If Al Sharpton is color-blind, then I suppose I'm becoming the Al Sharpton of urban policy. I don't believe he is.

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I'm aware of plenty of Katy development along I-10. I'm not aware of anywhere near so much development "beyond Katy" along I-10. That was your claim; you were unable to support it.

When development occurs beyond Katy, it will be due entirely to the expansion of I-10, which is not yet fully complete to the best of my knowledge. Right now the boom is happening in Katy, and is due to the expansion of I-10.

Bridgeland will be dependent upon freeway expansion to remain viable. I never made any statement to the contrary. It is not dependent upon the reconstruction of I-10, and in fact is dependent upon transportation infrastructure paid for with user fees, just the way you like it.

I hope you're not referring to the gas tax. 290 is not a toll road, and neither is Hwy 99. Any person living in Bridgelands who wants to commute in the direction of town will have to at some point either take 290 or the recently expanded I-10.

That data is unavailable through the U.S. Census Bureau's American Factfinder information portal. It would require a trip to Washington D.C. to obtain the appropriate cross-tabulations.

I guess so. At any rate, I don't think the experiences of one Rice professor disprove the notion that it is difficult to live and work in Houston without a car.

I favor lifestyle preference neutrality in public policy. Explain your position regarding your perception of my supposed mis-position.

The solutions you tout for Houston's commute-time transit woes are dependent upon an existing infrastructure, geared towards the private automobile, based on billions of dollars of subsidy. It's easy to claim "preference neutrality" now that there has been 50 years of extreme bias in your favor. This is disingenuous at the very least.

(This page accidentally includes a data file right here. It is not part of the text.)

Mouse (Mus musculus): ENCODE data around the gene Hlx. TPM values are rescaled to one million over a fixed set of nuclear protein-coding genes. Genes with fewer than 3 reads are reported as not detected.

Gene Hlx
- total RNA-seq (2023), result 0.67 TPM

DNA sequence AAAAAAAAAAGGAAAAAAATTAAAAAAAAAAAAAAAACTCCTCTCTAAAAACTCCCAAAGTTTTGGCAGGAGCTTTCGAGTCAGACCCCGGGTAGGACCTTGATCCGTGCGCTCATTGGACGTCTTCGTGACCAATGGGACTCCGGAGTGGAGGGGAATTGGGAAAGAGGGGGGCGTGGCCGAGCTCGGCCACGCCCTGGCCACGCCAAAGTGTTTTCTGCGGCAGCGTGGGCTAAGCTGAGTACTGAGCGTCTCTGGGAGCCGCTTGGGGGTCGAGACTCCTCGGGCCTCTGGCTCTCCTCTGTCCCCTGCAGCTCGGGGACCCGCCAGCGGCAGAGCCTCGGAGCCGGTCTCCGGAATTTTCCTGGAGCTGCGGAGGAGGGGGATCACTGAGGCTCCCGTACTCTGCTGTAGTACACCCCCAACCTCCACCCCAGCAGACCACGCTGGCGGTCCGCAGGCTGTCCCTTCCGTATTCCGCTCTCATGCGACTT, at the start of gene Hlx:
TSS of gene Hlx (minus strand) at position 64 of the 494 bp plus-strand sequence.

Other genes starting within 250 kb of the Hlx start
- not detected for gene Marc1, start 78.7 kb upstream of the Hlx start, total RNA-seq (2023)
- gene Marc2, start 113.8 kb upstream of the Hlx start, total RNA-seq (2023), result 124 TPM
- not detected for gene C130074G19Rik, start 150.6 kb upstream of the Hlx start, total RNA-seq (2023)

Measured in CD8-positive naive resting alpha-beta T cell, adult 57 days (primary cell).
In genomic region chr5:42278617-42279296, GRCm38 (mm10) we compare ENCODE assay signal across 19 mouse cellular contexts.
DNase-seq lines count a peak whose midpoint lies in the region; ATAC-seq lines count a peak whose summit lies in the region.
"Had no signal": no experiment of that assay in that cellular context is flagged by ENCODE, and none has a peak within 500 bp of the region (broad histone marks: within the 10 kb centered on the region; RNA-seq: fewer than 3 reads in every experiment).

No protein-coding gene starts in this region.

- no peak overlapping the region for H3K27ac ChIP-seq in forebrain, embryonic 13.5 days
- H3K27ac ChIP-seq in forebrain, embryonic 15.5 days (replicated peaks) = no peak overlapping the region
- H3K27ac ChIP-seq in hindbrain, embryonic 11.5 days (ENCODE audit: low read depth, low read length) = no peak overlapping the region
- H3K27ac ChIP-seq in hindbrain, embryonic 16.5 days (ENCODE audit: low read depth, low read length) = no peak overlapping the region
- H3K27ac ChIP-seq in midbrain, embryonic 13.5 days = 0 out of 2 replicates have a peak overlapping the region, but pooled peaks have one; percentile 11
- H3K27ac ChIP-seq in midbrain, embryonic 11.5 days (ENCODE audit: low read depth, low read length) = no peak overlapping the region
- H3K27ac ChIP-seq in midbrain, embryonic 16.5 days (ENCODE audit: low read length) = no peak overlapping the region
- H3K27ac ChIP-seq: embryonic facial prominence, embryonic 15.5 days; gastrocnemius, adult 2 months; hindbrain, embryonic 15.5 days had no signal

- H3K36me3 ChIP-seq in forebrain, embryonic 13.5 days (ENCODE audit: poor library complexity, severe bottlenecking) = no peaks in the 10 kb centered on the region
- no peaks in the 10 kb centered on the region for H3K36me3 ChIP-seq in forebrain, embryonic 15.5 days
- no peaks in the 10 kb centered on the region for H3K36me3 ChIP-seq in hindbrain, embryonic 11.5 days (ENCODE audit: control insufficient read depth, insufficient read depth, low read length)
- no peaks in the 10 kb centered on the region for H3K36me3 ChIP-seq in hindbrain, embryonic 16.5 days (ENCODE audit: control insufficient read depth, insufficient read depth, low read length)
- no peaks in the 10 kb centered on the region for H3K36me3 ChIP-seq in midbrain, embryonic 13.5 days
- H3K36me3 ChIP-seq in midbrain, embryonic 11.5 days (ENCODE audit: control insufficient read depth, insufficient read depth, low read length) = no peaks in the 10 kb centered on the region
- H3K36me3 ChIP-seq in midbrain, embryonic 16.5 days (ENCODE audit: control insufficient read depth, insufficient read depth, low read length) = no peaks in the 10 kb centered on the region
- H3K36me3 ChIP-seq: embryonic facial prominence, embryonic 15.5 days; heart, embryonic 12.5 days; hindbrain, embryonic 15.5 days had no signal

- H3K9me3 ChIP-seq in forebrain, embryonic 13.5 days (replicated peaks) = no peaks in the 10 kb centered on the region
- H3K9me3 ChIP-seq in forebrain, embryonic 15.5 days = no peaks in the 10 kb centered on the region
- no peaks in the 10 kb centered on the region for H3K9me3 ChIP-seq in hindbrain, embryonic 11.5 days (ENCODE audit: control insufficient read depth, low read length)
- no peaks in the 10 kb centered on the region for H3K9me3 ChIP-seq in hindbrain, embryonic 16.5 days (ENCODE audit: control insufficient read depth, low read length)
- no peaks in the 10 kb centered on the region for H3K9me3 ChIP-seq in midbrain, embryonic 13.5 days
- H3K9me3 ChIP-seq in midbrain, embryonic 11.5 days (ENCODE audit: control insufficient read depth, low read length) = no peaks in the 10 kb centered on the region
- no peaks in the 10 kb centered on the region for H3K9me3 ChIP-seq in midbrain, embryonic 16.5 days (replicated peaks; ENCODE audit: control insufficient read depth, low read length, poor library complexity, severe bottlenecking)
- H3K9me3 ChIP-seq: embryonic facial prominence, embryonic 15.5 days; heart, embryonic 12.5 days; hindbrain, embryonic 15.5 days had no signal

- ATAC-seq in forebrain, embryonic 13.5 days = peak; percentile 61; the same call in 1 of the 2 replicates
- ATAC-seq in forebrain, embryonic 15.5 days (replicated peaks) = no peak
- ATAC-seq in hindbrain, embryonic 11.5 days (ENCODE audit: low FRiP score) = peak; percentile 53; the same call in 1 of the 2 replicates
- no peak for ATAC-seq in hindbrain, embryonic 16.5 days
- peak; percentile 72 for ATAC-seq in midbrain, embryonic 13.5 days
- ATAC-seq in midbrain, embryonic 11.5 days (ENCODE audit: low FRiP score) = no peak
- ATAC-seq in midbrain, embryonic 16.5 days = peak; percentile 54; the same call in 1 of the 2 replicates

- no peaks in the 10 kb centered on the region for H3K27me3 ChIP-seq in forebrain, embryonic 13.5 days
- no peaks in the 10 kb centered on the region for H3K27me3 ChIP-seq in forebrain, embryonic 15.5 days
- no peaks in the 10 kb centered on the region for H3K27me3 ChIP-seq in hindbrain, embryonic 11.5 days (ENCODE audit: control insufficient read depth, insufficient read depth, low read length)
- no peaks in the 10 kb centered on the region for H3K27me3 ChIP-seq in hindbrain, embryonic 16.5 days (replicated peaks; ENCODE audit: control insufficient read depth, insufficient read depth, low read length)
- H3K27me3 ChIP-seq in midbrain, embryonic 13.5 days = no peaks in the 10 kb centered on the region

The barriers to entry are attributable to a number of causes, ranging from zoning to building codes to permitting and impact fees to historical protections to regional geography to perceived political risk from planning policies that lack transparency to insurance costs to unionization to environmental regs, and so on. Higher densities in various cities aren't always the result of policy, but it is evident that the relative scarcity of developable land (for whatever reason) forces higher-density developments, and that in such cities, home prices tend to be considerably higher (especially in apples-to-apples comparisons of housing products).

But we really don't have any of those problems in Houston, do we?

Houston is most definitely an imperfect example, but it probably is the closest one out of all the major cities in the United States. Gas taxes, toll roads, MUDs, no zoning within the City, its massive ETJ, or unincorporated areas, deed restrictions as neighborhood-level controls to which prospective residents have a choice and must agree to adhere to.

I see what you're saying. I just think it could be better.

That's Houston. It's not San Francisco.

There are lots of places that Houston is not. Unfortunately, simply comparing it to someplace you don't prefer isn't enough when it comes to creating a truly great city that can accommodate anyone who wants to live there.